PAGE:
Sorry for the short (and late) post today, but I had a pressing deadline that needed tending to.  Anyway, I didn’t include this in the last Cuzco post, but this was a very important (and mysterious) part of my trip to Peru.  Important because all the guidebooks and wikitravel articles talked about this and there are pictures of people posing with it all over the internet.  Mysterious because I could not find a single page on the internet that explained its significance.

So, this is the 12-sided rock.  I faintly recall our guide on our hike, Joelle, explaining that 12 was a sacred number that meant “perfection,” so this rock was meant to represent perfection.  On the internet, I found that it was an example of the amazing architectural abilities of the Inca and this wall was once a part of an Incan palace.  The Incan walls in Peru were pretty amazing and made without mortar.  In fact, if you compare Incan-built walls and Spanish-built walls side-by-side, you see just how amazing the Incan walls really are.  I think I said this before, but after the earthquake in 1650 and the one in 1950 (they seem to have earthquakes every 300 years, by the way) most of what remained was the Incan buildings while the Spanish-built architecture completely fell apart.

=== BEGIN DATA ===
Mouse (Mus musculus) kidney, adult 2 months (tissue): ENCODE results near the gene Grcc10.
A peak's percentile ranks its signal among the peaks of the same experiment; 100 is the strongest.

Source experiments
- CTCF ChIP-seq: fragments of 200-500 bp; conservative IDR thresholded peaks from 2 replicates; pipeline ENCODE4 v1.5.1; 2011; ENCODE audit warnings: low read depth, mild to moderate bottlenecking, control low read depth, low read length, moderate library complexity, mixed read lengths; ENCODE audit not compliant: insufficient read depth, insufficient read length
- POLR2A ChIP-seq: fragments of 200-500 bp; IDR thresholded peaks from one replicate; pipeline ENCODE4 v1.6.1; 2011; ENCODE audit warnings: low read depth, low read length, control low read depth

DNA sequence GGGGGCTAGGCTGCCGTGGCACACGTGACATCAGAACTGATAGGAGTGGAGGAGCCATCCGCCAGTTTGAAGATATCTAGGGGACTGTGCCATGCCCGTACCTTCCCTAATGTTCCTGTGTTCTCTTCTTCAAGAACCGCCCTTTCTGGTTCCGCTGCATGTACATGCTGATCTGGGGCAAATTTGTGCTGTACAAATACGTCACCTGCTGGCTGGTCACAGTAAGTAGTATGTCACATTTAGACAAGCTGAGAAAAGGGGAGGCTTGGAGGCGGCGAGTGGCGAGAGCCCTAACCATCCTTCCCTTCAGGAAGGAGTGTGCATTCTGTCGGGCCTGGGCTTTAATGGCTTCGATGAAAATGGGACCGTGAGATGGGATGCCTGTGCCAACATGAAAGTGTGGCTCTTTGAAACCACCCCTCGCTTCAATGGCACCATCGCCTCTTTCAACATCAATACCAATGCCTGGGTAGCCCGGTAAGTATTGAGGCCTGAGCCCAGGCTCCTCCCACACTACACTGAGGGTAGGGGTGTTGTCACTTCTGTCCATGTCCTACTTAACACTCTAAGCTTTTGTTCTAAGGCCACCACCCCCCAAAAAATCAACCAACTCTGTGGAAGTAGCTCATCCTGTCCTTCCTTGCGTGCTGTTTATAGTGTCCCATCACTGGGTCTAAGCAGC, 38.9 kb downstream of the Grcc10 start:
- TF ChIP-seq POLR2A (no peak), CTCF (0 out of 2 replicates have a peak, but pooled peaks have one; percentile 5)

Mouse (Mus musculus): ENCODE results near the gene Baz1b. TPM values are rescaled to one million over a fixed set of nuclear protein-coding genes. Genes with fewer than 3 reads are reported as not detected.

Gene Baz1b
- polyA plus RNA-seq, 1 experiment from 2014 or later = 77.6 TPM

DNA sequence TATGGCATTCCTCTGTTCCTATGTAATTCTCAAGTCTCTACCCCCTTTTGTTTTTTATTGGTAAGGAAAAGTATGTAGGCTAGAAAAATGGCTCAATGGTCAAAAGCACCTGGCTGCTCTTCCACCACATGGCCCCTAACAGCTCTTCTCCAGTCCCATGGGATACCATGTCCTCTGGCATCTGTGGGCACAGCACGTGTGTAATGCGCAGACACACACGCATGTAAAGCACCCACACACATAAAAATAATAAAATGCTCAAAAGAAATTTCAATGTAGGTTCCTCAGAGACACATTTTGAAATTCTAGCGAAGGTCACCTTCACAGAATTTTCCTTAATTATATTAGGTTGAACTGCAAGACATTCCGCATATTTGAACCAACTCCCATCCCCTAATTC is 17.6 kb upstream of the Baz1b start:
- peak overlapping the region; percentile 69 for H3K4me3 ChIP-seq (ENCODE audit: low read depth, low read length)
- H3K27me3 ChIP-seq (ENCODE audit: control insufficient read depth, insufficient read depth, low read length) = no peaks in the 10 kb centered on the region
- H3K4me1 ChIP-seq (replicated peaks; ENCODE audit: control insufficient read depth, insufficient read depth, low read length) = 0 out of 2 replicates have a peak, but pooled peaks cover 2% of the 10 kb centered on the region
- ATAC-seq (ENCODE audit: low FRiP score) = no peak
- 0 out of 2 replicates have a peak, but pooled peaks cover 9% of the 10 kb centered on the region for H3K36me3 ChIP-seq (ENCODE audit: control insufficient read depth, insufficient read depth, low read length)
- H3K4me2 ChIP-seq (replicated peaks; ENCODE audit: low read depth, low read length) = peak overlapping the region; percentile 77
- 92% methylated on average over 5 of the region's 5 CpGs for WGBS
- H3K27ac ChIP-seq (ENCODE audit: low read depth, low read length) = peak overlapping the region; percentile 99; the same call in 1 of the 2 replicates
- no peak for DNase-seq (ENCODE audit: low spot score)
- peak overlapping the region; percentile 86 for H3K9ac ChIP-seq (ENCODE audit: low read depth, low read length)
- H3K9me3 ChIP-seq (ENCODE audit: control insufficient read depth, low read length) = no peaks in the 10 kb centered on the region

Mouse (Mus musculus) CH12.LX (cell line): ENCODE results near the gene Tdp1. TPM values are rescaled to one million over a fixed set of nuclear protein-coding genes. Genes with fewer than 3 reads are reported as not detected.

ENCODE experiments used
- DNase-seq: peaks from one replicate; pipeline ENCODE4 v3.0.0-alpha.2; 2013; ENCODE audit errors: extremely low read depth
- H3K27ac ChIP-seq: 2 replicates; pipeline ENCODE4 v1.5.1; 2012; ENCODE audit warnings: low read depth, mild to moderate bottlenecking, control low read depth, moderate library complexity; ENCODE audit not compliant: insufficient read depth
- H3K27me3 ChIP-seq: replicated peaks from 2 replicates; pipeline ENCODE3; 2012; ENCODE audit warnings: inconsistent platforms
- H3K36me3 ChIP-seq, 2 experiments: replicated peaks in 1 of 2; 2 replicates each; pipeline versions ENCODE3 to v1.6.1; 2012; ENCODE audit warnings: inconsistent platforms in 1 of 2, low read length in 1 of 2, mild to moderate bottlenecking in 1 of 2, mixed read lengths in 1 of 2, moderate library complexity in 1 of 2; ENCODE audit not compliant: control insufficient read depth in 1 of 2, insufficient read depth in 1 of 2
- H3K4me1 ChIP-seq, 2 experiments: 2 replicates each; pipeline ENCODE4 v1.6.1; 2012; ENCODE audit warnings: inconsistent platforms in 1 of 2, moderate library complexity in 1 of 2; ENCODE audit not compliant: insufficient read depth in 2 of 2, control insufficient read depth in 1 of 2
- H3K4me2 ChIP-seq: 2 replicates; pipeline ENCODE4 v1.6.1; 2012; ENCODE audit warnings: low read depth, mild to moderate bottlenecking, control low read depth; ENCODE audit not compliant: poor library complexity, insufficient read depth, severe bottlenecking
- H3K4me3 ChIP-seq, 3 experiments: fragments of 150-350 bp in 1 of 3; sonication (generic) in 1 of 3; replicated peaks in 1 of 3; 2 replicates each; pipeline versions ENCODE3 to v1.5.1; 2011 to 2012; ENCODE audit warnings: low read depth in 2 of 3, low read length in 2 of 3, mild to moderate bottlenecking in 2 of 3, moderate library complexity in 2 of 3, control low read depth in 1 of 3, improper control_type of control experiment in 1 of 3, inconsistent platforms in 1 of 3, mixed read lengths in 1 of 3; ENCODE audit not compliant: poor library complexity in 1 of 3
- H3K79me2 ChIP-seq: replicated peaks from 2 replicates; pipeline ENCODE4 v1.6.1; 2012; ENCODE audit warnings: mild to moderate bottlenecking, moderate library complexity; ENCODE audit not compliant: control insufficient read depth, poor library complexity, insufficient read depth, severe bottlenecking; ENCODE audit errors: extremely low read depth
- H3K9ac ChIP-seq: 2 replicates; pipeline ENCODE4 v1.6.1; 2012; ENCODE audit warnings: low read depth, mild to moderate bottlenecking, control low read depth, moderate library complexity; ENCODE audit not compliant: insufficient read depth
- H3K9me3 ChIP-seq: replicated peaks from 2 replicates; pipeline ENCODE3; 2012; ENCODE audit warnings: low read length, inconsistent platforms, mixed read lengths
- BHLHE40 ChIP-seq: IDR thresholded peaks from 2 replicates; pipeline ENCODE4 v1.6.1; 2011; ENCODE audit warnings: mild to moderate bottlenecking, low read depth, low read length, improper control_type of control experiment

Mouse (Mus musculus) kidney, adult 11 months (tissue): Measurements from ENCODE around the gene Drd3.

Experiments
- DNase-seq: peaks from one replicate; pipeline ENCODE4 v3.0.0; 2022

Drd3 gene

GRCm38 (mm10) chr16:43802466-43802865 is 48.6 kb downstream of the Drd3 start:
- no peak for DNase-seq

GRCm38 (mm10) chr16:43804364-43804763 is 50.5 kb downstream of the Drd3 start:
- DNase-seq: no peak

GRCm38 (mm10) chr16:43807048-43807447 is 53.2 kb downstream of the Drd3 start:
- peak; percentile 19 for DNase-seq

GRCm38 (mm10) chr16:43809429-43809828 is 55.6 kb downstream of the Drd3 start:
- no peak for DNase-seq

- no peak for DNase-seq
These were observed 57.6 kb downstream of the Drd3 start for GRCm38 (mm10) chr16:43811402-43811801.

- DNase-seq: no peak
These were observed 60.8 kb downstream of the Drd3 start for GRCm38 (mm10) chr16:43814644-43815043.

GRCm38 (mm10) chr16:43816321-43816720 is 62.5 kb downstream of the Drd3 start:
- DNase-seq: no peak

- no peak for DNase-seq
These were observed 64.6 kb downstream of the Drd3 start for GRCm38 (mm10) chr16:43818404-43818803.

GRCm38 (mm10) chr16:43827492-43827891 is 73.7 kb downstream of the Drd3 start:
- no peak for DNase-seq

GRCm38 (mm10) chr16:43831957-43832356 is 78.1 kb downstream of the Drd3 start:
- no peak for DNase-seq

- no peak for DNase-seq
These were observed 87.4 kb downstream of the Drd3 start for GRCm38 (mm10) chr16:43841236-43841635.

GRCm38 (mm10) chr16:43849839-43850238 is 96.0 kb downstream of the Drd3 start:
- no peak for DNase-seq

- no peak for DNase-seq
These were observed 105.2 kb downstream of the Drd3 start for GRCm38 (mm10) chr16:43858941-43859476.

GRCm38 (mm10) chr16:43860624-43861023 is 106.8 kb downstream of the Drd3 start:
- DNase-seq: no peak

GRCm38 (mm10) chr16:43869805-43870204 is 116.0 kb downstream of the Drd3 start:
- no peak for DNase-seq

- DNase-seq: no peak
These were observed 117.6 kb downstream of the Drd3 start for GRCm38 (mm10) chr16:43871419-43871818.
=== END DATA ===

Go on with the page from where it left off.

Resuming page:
Anyway, here’s me with the 12-sided stone:

Get ready, tomorrow’s post should have more great pictures.  I’ve been thinking about posting about my trip to Greece in 2010 for a while, so it may be time.  If you want a comprehensive list of my travel posts, I recommend visiting my newly-finished page Travel Posts, which is also at the top of the page next to my “About” page.

Until tomorrow…  Lauren

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